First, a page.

What is trauma counselling?

What is trauma?

Trauma is the physical, emotional and psychological response when a person experiences high levels of fear or stress without having the chance to escape or mobilise (move away).

Trauma is a stress response that remains frozen in time within the person. When a gazelle is chased in the wild by a lion, the animal experiences stress and fear. The animal may run away, or it may freeze in response to the impending attack. However, when the threat goes away, a gazelle will often run off, or literally shake. This serves the animal as it shakes the stress away.

Animals in the wild will rarely experience trauma symptoms, because animals automatically mobilise through the danger.

 Our natural response to a threat is to 'mobilise' i.e. to escape it. In some circumstances, a person is unable to avoid a threat and thus experiences high levels of fear and stress, known as trauma.

Our natural response to a threat is to 'mobilise' i.e. to escape it. In some circumstances, a person is unable to avoid a threat and thus experiences high levels of fear and stress, known as trauma.

The symptoms of post-traumatic stress disorder (PTSD)

PTSD (Post-Traumatic Stress Disorder) arises when a person experiences a threat involving high levels of stress, but they are unable to move through the stress response, meaning they are frozen in the stress response and unable to recognise that the danger has now ceased. PTSD can be recognised by the following symptoms:

  • Flashbacks (reliving the trauma as if it were happening now)
  • High levels of anxiety and fear
  • Avoiding the place where the trauma occurred
  • Emotional numbness/disconnection from emotions
  • Unexplained physical problems
  • Negative self-beliefs such as “I am to blame” or “I am not valuable” or “I am worthless"
  • Feeling ashamed
  • Suicidal thoughts or behaviours
  • Nightmares

How your childhood affects your response to trauma

A person’s ability to come through experiencing a trauma can be grounded in how they learnt to manage their emotions in early childhood. If a person was soothed as a baby, and reassured when they were fearful, this child learns that even though bad things happen, they have the ability to get through them with the support of their parents/guardians.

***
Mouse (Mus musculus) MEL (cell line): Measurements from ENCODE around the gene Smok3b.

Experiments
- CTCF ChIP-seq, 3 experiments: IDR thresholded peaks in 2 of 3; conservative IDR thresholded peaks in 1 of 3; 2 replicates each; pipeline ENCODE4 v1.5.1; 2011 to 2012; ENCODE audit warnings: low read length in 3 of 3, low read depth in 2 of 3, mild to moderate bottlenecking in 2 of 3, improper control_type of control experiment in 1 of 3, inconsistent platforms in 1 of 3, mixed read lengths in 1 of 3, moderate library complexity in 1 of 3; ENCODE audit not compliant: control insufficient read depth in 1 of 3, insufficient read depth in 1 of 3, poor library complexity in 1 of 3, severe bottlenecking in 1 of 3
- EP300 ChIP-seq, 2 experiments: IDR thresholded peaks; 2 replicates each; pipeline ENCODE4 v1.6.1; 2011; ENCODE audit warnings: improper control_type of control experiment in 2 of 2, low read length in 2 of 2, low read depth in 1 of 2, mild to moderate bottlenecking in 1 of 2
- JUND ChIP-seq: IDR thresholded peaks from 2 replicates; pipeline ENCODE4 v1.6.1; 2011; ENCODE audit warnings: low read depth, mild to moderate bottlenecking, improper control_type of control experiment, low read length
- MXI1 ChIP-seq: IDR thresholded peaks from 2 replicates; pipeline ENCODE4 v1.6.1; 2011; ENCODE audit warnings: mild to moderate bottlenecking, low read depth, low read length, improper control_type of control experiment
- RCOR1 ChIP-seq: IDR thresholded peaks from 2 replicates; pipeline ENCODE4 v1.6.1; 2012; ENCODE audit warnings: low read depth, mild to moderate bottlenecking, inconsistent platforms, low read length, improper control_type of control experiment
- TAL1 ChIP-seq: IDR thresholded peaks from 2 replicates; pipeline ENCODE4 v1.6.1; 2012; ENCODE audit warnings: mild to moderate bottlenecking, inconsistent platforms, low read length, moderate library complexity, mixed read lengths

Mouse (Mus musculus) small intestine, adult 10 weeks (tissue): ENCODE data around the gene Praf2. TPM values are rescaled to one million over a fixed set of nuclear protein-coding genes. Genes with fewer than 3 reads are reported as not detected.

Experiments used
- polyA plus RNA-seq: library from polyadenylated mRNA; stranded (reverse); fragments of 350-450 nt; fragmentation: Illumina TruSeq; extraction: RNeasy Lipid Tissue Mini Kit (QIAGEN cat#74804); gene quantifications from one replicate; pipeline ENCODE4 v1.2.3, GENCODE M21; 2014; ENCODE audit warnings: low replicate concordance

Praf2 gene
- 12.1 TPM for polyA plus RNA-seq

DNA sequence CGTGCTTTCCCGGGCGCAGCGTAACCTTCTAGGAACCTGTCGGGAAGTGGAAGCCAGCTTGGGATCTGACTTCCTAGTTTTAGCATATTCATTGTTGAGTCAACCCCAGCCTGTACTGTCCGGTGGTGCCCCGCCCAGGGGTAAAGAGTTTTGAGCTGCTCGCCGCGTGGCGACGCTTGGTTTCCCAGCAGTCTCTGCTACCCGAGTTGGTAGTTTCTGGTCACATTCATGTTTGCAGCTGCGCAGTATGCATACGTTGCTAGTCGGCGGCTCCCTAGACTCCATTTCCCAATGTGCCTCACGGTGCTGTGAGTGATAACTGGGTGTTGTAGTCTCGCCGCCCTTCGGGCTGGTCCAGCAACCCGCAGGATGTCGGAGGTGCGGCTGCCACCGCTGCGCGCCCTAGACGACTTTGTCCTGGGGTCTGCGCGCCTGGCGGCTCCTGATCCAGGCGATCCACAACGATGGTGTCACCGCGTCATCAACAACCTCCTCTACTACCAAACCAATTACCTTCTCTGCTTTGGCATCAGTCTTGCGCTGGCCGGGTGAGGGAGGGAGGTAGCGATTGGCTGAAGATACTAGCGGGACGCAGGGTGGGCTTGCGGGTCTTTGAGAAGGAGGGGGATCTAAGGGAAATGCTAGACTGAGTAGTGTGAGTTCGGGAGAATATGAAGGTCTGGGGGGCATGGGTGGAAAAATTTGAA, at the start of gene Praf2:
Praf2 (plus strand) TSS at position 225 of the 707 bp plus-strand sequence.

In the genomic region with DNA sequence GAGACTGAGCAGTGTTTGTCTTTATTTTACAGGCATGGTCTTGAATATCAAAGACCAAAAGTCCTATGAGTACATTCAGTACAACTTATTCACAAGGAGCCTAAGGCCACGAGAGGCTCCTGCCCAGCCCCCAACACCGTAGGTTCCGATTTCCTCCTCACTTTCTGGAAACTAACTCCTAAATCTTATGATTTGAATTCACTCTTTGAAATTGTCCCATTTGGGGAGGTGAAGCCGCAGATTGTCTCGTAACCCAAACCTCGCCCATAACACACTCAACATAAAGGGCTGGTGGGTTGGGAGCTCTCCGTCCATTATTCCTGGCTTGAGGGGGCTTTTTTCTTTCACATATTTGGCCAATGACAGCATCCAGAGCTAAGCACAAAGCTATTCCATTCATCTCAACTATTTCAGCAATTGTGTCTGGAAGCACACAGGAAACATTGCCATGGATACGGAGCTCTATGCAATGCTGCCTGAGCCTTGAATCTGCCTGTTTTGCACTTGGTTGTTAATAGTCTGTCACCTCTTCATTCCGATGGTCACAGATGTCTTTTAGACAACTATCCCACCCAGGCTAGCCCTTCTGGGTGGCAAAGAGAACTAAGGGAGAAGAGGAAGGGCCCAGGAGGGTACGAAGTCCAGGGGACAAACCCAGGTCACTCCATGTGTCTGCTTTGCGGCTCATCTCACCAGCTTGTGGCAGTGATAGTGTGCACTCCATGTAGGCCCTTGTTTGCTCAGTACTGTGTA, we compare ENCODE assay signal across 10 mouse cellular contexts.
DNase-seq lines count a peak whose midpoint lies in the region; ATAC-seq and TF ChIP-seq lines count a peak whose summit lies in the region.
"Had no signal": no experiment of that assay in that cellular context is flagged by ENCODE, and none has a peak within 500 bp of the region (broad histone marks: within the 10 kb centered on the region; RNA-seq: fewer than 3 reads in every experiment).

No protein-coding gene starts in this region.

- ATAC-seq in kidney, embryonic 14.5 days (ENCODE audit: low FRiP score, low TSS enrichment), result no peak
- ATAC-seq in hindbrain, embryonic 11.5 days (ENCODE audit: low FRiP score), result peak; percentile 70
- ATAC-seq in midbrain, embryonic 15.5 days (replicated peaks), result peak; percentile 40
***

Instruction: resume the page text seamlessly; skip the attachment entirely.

However, if the child does not have a good enough care giving environment, they may not learn how to regulate emotions and it may be more difficult to overcome the emotions that occur when a threat arises. This does not mean that if you had a good enough care giver, then you will escape PTSD, but it does make prolonged PTSD or complex PTSD less likely.

Coping with trauma

A survivor of a traumatic event (or series of events) may turn to coping mechanisms in order to deal with the PTSD symptoms. These may include self-harm, alcohol or drug use and other risky behaviours. These are used as a way of regulating emotions that feel too difficult to tolerate. These can be extremely useful as a way of coping with trauma. Coping mechanisms may subside if the trauma begins to be processed.

 Many find coping methods such as alcohol, drugs and self-harm to deal with the day-to-day impact of trauma and PTSD. Counselling is a much more effective and safe solution.

Many find coping methods such as alcohol, drugs and self-harm to deal with the day-to-day impact of trauma and PTSD. Counselling is a much more effective and safe solution.

How trauma counselling can help

It is important to recognise that if you are experiencing trauma or PTSD symptoms, this is your brain’s way of coping with what happened to you. The mind is an amazing tool. However, if you are effected by trauma symptoms, it may be useful to see a therapist to talk through your experience.

What is trauma counselling?

A good trauma therapist can provide a grounded presence where you can begin to explore your trauma while feeling safe, listened to and held. A therapist who is trained in how to work with trauma will be able to offer grounding techniques, and awareness exercises in the here-and-now so that you can start to feel safe.

This helps you learn how to come down from hyper-arousal and helps you to be grounded in the here-and-now experience.

A therapist can help a trauma survivor to recognise their resources and skills, and to build on these. In therapy, the trauma survivor may be able to learn how to regulate emotions and feel safer in the here-and-now. Working with a trauma therapist can help you to understand trauma symptoms, and to start to work through your experiences.